We are going to try concrete countertops in our next place.
It’s hard to recommend when we know so little. How much worktop do you need? Where in the world are you? Are you fully booked and have back to back guests? Are you in a tourist area where guests are out sightseeing all day? Do you attract guests who want to cook?
What problems have you had with your current worktop? Are you determined to pick either of the options you mentioned or prepared to look for alternatives? Will you take the advice of strangers from all over the world? How much wear does will the countertop get? (How many people does your rental sleep?) Are you supplying cookware for guests to cook elaborate meals or just for heating up stuff? Are you prepared to replace the countertops in a certain period of time? Are you okay with repairing minor problems yourself?
Not an easy question!
Marble with stain and etch, quartzite will not. However, many stone yard sales people frequently sell marble as quartzite(either intentionally or through ignorance) and then people get all upset at the damage it sustains. So whatever you pick, take a sample home first and test it. Put wine, lemon juice, turmeric, and such to be sure. I’m updating my place. My personal kitchen will get quartzite, the kitchen in the rental will get quartz. No marble anywhere in the rental. I belong to an online community for design and building. There are many threads there (by geologists no less) that explain more in depth if you are interested.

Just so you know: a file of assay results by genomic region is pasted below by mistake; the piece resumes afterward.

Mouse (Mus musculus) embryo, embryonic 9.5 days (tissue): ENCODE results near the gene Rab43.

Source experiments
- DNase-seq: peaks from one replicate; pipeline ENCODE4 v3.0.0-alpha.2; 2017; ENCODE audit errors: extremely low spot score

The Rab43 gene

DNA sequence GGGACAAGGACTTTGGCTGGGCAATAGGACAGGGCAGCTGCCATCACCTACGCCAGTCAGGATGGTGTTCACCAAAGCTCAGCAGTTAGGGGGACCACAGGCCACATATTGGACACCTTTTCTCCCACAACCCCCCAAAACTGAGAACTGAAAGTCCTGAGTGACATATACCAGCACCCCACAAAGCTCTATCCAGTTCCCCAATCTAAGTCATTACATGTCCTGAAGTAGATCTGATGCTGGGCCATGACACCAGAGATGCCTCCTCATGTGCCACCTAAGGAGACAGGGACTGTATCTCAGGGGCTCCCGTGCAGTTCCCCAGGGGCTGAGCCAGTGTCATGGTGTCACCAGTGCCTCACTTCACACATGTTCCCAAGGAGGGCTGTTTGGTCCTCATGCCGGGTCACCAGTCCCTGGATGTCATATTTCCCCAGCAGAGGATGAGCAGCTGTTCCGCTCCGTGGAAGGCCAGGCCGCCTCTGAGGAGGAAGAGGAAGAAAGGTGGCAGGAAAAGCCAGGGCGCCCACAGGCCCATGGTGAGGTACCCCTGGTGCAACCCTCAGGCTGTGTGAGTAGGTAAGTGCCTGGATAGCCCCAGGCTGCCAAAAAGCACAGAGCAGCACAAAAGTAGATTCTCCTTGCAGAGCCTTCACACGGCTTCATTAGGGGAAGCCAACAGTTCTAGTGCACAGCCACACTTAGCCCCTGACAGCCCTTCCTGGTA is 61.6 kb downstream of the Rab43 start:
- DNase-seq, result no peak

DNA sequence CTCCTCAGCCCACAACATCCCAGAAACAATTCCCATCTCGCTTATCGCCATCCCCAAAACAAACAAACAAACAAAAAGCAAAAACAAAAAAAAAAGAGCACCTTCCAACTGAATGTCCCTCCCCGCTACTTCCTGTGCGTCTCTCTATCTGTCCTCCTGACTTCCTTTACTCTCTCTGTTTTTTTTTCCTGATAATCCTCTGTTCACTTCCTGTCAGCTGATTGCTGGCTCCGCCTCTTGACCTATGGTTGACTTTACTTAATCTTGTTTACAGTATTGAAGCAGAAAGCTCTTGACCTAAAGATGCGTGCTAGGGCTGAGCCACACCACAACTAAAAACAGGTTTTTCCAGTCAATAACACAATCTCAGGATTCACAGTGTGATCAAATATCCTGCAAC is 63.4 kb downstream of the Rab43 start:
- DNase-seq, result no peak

Don’t go marble. It’s muuuuch more expensive, and is much more fragile, as others have mentioned. You should be able to find a good Quartz/Quartize that looks like marble (if that’s the style you like) and it’s much more durable. Lighter colors can accept stains a little more, but we have white quartz in our kitchen and it still looks brand new. Granite is great too, but take maintenance (especially if it’s a lighter color). It can show rust stains (I once had a dog sitter leave a cast iron skillet in our counter top and now there is half of a ring left that I cannot for the life of me get off), wine stains, etc. if not properly and regularly resealed. Quartz does not require any maintenance, which may make it more favorable. IMO, I’d go with a darker color so that if and when you do get stains, they won’t show.
I agree with most of what has already been advised
As @jaquo has suggested, it would help to have more specifics, including where you are located and the style of property.
Form vs Function. For an ABNB you need both. since much of the prior discussion has been on durability and cleaning, I’ll add comments about aesthetics
What I can add is that if you’re looking at trends / resale in the short term. …
A lot of articles are suggesting that granite fad is past; that homebuyers are looking for Quartz. I see it different … certain granites (and marbles) are dated but from a design perspective some are timeless
-> Classic Carrara marble never seems to go out of style, and there are now some quartz materials that emulate it without the concern about staining;
->however there are some marble and granite colors and styles that scream 1990’s or 2000’s. (i.e. White/grey speckled granite).